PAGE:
Basic Facts about Collusion

Author's Definition: the conscious or unconscious collaboration of two or more individuals to protect those engaged in unethical practices. (Note: When clergy sexual abuse, domestic violence, or incest within the congregation is involved, persons often collude to protect other colluders!)

Persons who collude may do so actively (the fighting mode) or passively (the flight mode).

Collusion is usually far more devastating to victims than the primary abuse.

The DEMONS are NOT the perpetrators. They aren't the colluders, and certainly not the survivors. I've named the collective demons in an acronym--DIM thinking--DENIAL, IGNORANCE, and MINIMIZATION.

Behind collusion one will always find some form of DIM Thinking* (Denial, Ignorance, and Minimization). Ignorance here may refer to one or all of the following: mis-information about the dynamics of abuse, resistence to attempts to provide education, or a choice to ignore what one knows. Colluders may be guilty of DIM Thinking about the abuse, about collusion itself, or both.

Examples of passive collusion:

  • A member of the congregation decides that it is "none of my business" to get involved when she overhears the girls in her youth group discussing how uncomfortable they have felt in the past when alone in a counseling session with the minister or youth leader.
  • Rev. Smith is approached by a member of his friend's church about concerns that the member's pastor, one of Smith's close friends, has been seen several times recently in restaurants at a table-for-two with a recently-widowed member of the congregation. Rev. Smith chides the member, telling him: "I know your pastor well. We fish together at least once a month. Why he was even president of our Ministerial Alliance last year! I'm going to pray that your spirit will be cleansed of this suspicious nature." Rev. Smith refuses to speak to anyone else about the problem. He does not even confront his friend. Biblically speaking he "walks by on the other side." (See the story of the Good Samaritan for further insights.)
  • A pastor ignores the recommendations of his denomination, refusing to encourage his congregation to adopt policies which would help insure safety and adequate supervision of the children and youth during church-sponsored programs and events.
  • Bishop Johnson puts a letter from a victim in his "low priority" stack. In it, the young woman is voicing her weariness that she continues to be left hanging as the adjudicatory committee of their denomination holds meeting after meeting without taking any decisive action. She asks that the bishop call her at his earliest convenience. Later, when confronted by the victim's husband, he defends his passivity, saying: "I didn't see anything in the letter that needed a response."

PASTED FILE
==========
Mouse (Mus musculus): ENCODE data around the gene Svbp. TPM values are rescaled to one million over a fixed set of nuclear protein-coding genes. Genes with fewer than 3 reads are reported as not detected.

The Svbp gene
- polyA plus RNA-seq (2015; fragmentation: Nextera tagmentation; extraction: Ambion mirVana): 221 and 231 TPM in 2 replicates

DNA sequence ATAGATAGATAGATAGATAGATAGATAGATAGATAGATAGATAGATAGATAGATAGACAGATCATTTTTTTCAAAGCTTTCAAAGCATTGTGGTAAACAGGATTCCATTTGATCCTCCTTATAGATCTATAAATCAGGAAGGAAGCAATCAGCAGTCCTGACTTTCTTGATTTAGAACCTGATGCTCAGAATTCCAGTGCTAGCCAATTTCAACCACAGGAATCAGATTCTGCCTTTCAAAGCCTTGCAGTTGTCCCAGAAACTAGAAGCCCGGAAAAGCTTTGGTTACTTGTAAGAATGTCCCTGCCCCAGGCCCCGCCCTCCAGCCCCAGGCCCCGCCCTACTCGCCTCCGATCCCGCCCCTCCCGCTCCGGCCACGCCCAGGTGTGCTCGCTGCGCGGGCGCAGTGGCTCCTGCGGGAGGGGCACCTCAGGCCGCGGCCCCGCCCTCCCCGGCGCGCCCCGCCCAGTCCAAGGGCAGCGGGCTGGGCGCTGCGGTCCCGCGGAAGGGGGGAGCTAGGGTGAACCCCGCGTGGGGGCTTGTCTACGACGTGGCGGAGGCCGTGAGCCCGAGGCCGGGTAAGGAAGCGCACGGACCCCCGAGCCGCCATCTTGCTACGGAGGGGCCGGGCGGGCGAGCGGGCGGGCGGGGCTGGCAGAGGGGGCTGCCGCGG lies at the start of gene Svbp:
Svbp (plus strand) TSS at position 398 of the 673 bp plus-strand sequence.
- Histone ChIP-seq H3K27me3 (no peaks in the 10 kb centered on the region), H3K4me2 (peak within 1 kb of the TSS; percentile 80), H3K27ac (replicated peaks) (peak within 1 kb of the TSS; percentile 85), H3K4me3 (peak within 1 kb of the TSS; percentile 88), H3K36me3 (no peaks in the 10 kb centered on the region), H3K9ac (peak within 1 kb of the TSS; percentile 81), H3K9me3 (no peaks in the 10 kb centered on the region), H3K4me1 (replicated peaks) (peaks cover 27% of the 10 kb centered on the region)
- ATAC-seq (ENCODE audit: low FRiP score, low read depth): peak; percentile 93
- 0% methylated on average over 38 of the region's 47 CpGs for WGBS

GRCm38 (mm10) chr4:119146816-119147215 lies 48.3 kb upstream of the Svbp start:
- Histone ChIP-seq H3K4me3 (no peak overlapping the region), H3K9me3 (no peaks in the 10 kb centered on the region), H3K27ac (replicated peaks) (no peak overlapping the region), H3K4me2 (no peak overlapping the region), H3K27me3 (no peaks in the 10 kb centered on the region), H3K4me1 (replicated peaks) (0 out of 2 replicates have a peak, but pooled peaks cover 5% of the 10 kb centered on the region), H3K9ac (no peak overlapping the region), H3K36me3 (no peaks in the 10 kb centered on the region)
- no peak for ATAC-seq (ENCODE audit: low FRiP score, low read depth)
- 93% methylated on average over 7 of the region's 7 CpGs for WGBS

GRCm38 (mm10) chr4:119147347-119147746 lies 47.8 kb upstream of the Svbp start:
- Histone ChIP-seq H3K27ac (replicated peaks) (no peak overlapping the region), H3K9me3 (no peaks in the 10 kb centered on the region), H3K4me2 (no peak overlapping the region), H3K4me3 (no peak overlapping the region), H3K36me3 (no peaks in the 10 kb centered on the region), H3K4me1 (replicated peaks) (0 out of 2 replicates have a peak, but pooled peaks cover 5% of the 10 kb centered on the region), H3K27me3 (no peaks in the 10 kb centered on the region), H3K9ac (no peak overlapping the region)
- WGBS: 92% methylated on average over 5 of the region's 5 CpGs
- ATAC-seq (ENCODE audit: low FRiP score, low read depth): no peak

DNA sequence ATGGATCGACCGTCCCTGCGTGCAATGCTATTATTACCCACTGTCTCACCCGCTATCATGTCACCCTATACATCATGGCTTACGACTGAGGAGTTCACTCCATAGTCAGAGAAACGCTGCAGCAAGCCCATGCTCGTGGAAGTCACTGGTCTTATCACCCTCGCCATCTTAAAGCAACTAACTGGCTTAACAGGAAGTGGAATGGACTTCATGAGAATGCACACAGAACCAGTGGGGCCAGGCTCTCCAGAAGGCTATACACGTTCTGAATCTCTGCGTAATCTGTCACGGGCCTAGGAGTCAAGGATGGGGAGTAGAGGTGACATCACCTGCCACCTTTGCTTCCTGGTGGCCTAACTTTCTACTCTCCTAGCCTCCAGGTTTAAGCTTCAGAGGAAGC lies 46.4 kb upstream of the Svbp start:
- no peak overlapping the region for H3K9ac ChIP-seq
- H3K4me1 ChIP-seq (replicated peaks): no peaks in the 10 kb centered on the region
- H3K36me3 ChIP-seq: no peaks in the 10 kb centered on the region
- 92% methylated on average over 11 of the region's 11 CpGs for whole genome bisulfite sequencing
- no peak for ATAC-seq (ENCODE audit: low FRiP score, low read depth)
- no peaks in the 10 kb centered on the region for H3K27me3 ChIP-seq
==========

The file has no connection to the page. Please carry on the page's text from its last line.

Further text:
• Examples of active collusion:

  • Upon hearing of the allegations being investigated against his pastor, a church leader manages to find out the alleged victim's name, then calls other church leaders and key people in the community to make certain they know that the accuser is "crazy" and "has a history of immoral and untrustworthy behaviors.
  • Mrs. Anderson, a wealthy congregant, certain that her denomination did nothing wrong by ignoring the reports of "trouble-making" victims for almost two years, contributes $500,000 to help denominational leaders find the best attorney to defend itself against a civil suit.
  • Several members of a congregation tell their minister's wife that she is no longer welcome in their services, but that her husband will continue to occupy the pulpit, even though she has recently been forced to go to a shelter for safety. They tell her that they are very disappointed that she is not willing to forgive, move back in the parsonage, and quietly try to once again make things work.
  • Denominational leaders tell victims that there is no money to help with their therapy. Yet these same leaders take in millions of dollars every year for missions or other causes to help oppressed people around the world. In addition, they have no difficulty announcing that they have a fund set up to help ministers who have been terminated for a variety of causes, including sexual abuse of congregants.


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    This article, like all at is copyrighted by the author. Other writers, by copyright law, may use up to 300 words in other published works without asking permission, provided the author is given full credit. This includes "DIM Thinking" a term, coined by Miller. Others are encouraged to download and/or distribute copies of any of these articles, for educational purposes, PROVIDED any page distributed is done so without alteration. The copies must include this message and the contact information below: by Dee Ann Miller, author of How Little We Knew: Collusion and Confusion with Sexual Misconduct and The Truth about Malarkey.